by Alfred Bloom, Emeritus Professor, University of Hawaii
Many years ago, I encountered the translation of Shinshu texts made by the late Professor Kosho Yamamoto. His work was sponsored by the Hawaii Kyodan in 1955. The volume was given to me by Mr. Albert Matano, also from Hawaii and studying at Harvard University. It pointed me in the direction of Shinran and provided an indispensable guide for my initial research and Ph.D. thesis. At that time my ability to read Japanese, let alone classical Buddhist Chinese, was extremely limited.
Translations are very significant and important. They open the doors, not only into foreign resources, but into the minds and spirits of ancient, as well as contemporary, thinkers otherwise inaccessible to us. Translations are interpretations and open the way to stimulate new thought and insight in readers. The spread of Buddhism through Asia from India to China, Korea, Japan and Tibet enabled it to flower in a veritable garden of varied spiritual insight, because of the interaction of the translations, native tradition and teachers who transmitted the teachings to the new culture and followers. Traditions can be revitalized through translation.
However, translations, though containing the teaching, do not become vital until people read, study, interpret, discuss, and apply the insights to their lives. Scholars develop their interpretations and analyses of the texts, and their writings give guidance to followers on how the text may be used and understood. A variety of viewpoints becomes a creative catalyst for deepening the thought of the community.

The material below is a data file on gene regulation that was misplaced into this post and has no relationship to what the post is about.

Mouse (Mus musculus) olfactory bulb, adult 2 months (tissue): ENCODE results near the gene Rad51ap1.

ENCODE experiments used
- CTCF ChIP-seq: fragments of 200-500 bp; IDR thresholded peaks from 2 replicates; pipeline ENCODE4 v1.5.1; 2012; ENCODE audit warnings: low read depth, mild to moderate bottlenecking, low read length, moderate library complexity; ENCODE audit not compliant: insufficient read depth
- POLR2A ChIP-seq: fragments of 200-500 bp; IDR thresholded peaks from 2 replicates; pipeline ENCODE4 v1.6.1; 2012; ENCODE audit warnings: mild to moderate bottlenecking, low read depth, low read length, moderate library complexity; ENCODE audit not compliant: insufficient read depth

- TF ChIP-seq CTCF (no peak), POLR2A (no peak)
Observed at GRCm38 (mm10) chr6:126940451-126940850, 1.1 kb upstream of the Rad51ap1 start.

The Collected Works of Shinran, the product of more than 20 years of serious effort by the Hongwanji International Center, is a competent, creative, and courageous endeavor to offer Shin Buddhism to the world. It is competent, being the work of a scholarly group that forged collectively the most precise and perceptive meaning of the original text. It is creative in offering a stimulus for the evolving scholarly tradition in the West. It is courageous in opening the ancient texts for modern scrutiny by modern scholars of various religious backgrounds. It means that Hongwanji has assumed the responsibility to make Shinran’s teaching clear and meaningful beyond the Japanese cultural context.
It should be understood from the outset that the texts are not exciting reading, like a novel or artistic work. It is a book for study and reflection. The accompanying introductions and study helps give great assistance. While the texts can be read individually, they are better appreciated when people gather together in small groups to explore the background, context and content of the text, and to discover the relevance of the teaching for our present life.
In approaching the texts in the collection, it may be well to begin with Shinran’s poetry – wasan, where he presents in the most concrete form, his basic insights. These can be followed by reading his letters where he takes up important questions and issues that disturbed his followers. The shorter commentarial texts contain valuable insights. Of course, the Tannisho and the Shoshinge which is contained in the Kyogyoshinsho have been well known in modern Shin Buddhism as resources for touching Shinran’s mind.
The image of Shinran that emerges from these texts reveals a person who experienced a deep religious transformation through his own struggle as a monk, then as a teacher and family man. Shaped by his experiences of exile, marriage, and human relations, Shinran bequeathed to us a heritage of religious insight. We should not be put off by the density of the writing, his or the translators. His spirit is embedded and embodied in these texts. It is our challenge and responsibility to release it into our contemporary world.